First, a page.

Name Is Anthony Gonsalves" from "Amar Akbar Anthony". L-P, whose
favorite singer was Lata Mangeshkar, also composed several hit
Kishore-Lata duets, including "Achchha To Hum Chalte Hain", "Kal Ki
Haseen Mulaqat Ke Liye", "Gore Rang Pe Na Itna" from "Roti", and "Tu
Kitne Baras Ki". L-P also got Kishore Kumar and Rafi to sing duets for
the films "Dostana" and "Ram Balram".
several hit songs with Kishore Kumar including "O Saathi Re" from"
Muqaddar Ka Sikander", ""Khaike Paan Banaraswala" from "Don", "Mera
Jeevan Kora Kagaz" from "Kora Kagaz", "Neele Neele Ambar Par" from
"Kalakar" and "Pal Bhar Ke Liye" from "Johny Mera Naam".
composers such as Rajesh Roshan, Sapan Chakravarty (who had earlier
worked as R. D. Burman's assistant), and Bappi Lahiri also worked with
Kishore Kumar. Rajesh Roshan's first hit film "Julie" featured hit
songs sung by Kishore Kumar, "Bhool Gaya Saab Kuch" (duet with Lata
Mangeshkar) and "Dil Kya Kare Jab Kisise". Their other hits include
"Chhookar mere man ko" from "Yaarana" and "Tune abhi dekha nahin" from
"Do Aur Do Paanch". Bappi Lahiri also recorded many popular songs with
Kishore Kumar, including 'Pag Ghunghroo" from "Namak Halal" (1982),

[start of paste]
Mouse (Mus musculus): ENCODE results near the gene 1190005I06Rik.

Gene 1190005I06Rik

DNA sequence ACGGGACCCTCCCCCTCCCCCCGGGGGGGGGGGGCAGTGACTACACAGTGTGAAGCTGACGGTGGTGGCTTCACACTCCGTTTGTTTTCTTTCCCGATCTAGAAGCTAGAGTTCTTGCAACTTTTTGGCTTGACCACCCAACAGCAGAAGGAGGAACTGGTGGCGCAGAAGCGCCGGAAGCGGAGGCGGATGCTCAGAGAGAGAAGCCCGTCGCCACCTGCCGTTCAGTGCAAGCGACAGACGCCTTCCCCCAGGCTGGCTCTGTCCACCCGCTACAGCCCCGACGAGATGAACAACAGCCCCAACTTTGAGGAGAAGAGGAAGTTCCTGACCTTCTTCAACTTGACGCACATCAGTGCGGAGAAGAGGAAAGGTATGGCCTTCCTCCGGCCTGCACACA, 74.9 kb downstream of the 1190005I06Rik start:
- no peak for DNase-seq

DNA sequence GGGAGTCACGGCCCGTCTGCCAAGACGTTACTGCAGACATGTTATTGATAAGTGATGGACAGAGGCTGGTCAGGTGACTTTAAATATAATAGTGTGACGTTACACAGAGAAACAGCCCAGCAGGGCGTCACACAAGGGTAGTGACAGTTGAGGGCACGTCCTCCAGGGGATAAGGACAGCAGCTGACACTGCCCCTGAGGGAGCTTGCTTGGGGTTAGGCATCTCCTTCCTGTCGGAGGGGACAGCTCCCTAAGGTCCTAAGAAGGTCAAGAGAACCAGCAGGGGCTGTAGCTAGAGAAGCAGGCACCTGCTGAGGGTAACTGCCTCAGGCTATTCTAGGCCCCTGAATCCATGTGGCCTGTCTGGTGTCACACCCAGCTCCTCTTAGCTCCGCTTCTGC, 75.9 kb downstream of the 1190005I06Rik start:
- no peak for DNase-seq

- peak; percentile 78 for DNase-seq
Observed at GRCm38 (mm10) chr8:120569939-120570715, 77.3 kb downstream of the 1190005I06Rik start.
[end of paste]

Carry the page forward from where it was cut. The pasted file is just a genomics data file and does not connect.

"Manzilen Apni Jagah Hai" from "Sharaabi" (1984) and "Chalte
During the Indian Emergency, Sanjay Gandhi asked
Kishore Kumar to sing for a Congress rally in Mumbai, but Kishore Kumar
refused. As a result, the Government put a ban on playing Kishore Kumar
songs on the All India Radio or television.But Kishore Kumar refused to
apologize. Finally, the ban was lifted after some prominent producers
and directors lobbied against it.
Kishore Kumar produced and
directed some movies in the late 1970s and early 1980s, such as "Badhti
Ka Naam Daadhi" (1978), "Zindagi"(1981) and "Door Wadiyon Mein Kahin"
(1982). But none of these films did well at the box-office. His last
appearance as an actor was in "Door Wadiyon Mein Kahin".
patronage from R. D. Burman and Rajesh Roshan Kishore Kumar's son Amit
Kumar also became a leading Bollywood singer in the 1980s. Kishore
Kumar also continuted singing for several actors. He also did some
stage shows, apparently to earn money to pay his income tax arrears.
Kumar stopped singing for Amitabh Bachchan in the mid-1980s, after
Amitabh didn't do a guest appearance in a film produced by him. He also
stopped singing for the actor Mithun Chakraborty, after his wife
Yogeeta Bali divorced him and married Mithun.
Kishore Kumar sang for Anil Kapoor in his Kapoor's debut film, "Woh